The Best Ovulation Tracker of 2021

How to detect ovulation?

There are a few different types of ovulation trackers out there, and they each work differently. Some apps and devices rely on one metric alone to predict and track ovulation, while others use a combination. The main types are below.

It’s worth noting that when you compare all the possible measures for predicting and tracking ovulation, BBT and urine hormones are the most well-studied and well-accepted, according to Belinda Coker, MRCGP, MBBS, DRCOG, DFFP, an obstetrics and gynecology- trained GP, and founder of Your Trusted Squad, a concierge service for fertility and IVF.

Of the two, urine hormones are considered the most reliable and accurate, adds Aaron Styer, MD, a reproductive endocrinologist, OB-GYN, and founding partner and co-medical director of fertility and IVR clinic CCRM Boston.

Basal Body Temperature (BBT): Since body temperature rises 0.5 to 1.0°F after ovulation, taking your temperature daily can help you estimate your ovulation period. If you take your temperature orally, it should be done right after you wake up (ideally after you’ve slept for at least 4 hours), so some of the wearable fertility trackers make this process easier. Your BBT can also be measured vaginally (commonly called core body temperature) or via your skin at certain parts of your body, such as your armpit.

However, this method cannot predict the window of ovulation ahead of time, as temperature changes are usually only detected after ovulation, Dr. Styer said. This means that when using temperature alone, it takes several months of data to accurately predict ovulation, according to Dr. Steer – and that’s only if your cycles are consistent.

Most trackers and apps that rely on BBT have a proprietary algorithm that helps predict your ovulation dates, but many also measure or ask for additional inputs for more accurate predictions, such as ovulation test kit results.

Urine hormones: Various hormones rise and fall around ovulation, and some ovulation trackers measure their presence in your urine to make a prediction. The most commonly measured hormone is luteinizing hormone (LH). “The Pituitary Gland [a gland in the brain] will release LH into the bloodstream to signal the ovary to release an egg,” explained Dr. Styer. “This hormone release is called the ‘LH surge’ and usually occurs about 24-48 hours before ovulation. “LH can be detected in your urine, which is what these devices test for.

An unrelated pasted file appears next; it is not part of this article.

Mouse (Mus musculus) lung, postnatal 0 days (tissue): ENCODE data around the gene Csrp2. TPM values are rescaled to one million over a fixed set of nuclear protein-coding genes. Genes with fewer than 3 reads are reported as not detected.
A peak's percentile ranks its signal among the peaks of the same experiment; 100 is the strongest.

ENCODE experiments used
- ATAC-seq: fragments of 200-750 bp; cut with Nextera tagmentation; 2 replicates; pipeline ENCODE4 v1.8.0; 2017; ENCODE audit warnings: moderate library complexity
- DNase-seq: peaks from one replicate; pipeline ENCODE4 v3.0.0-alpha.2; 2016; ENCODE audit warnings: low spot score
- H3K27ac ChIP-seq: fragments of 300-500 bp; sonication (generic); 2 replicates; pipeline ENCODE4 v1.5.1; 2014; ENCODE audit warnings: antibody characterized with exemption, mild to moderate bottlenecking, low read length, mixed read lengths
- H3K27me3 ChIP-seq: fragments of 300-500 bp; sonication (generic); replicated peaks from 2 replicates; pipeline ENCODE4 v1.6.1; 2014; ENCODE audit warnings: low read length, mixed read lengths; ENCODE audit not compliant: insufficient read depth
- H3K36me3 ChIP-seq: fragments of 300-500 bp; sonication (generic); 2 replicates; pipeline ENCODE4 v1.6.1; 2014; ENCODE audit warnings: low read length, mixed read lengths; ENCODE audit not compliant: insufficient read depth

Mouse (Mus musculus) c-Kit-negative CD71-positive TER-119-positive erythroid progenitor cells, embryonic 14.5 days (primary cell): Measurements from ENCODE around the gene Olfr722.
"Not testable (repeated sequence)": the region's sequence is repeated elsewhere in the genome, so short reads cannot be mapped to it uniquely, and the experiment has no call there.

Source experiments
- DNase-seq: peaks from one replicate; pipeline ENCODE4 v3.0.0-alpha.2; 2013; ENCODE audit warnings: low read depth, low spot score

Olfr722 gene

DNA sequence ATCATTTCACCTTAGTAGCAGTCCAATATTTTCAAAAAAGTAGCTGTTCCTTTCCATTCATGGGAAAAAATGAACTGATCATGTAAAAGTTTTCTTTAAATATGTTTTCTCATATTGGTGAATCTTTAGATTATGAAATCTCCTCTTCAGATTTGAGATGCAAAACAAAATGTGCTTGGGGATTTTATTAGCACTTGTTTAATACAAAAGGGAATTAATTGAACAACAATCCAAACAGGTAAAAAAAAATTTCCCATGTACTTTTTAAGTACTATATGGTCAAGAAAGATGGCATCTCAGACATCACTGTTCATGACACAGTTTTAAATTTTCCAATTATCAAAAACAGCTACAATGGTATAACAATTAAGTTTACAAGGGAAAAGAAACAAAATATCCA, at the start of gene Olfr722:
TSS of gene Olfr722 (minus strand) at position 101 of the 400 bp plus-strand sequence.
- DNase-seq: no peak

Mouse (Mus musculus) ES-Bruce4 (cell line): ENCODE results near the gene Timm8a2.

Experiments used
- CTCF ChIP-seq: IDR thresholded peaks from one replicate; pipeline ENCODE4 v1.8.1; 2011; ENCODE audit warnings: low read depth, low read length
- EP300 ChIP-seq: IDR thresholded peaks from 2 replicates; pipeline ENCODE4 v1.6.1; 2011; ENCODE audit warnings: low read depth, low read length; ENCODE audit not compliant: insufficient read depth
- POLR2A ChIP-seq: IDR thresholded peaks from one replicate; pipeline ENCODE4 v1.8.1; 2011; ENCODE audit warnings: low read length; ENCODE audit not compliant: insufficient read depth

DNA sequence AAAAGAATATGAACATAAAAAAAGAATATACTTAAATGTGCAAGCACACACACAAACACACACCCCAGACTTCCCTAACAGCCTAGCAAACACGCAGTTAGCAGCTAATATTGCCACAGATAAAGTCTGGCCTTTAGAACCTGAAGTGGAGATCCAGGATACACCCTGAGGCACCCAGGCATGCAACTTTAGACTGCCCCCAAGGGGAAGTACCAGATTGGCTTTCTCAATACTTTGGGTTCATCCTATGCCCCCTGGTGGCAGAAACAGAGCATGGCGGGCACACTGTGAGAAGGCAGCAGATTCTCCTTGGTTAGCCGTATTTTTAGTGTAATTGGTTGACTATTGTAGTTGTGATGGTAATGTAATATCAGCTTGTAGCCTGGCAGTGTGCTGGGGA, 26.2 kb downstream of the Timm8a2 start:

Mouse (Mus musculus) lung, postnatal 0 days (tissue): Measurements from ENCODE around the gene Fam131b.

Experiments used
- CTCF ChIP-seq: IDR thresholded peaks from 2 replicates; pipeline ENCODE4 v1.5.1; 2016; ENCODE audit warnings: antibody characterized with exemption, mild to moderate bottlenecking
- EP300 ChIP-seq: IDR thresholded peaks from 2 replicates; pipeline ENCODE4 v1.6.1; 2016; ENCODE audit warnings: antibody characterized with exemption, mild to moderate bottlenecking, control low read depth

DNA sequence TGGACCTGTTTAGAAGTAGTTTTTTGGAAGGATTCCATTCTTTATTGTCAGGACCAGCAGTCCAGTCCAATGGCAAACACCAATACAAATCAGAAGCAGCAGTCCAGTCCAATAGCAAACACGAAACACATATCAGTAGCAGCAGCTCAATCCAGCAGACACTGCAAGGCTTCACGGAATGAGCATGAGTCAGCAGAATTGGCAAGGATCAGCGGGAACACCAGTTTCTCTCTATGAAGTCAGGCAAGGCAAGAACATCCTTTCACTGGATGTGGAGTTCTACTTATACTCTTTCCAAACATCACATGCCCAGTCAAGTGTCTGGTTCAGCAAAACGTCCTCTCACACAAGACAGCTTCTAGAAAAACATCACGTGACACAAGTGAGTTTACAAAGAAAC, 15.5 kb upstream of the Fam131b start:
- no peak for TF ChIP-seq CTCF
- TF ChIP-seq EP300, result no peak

As tracking devices become more advanced, some of them have also begun to measure other hormones involved in the ovulation process, such as estrogen and follicle-stimulating hormone (FSH).

Algorithms: Some apps and trackers use proprietary algorithms to predict your ovulation window. If you use an app, you need at least one additional data point besides the algorithm, such as BBT or urine hormones, to accurately predict and track ovulation, Dr. Coker said. This is because algorithms are based on the average cycle in research (or across the app or device’s user base), and many people have longer or shorter cycles than the average.

Other metrics: Some tracking devices use measures that are less well recognized, such as pulse, breathing rate and cervical mucus. It’s very exciting to see new types of data being used to track ovulation, Coker said, but it’s important to know these metrics aren’t as scientifically validated as BBT and urine hormones.

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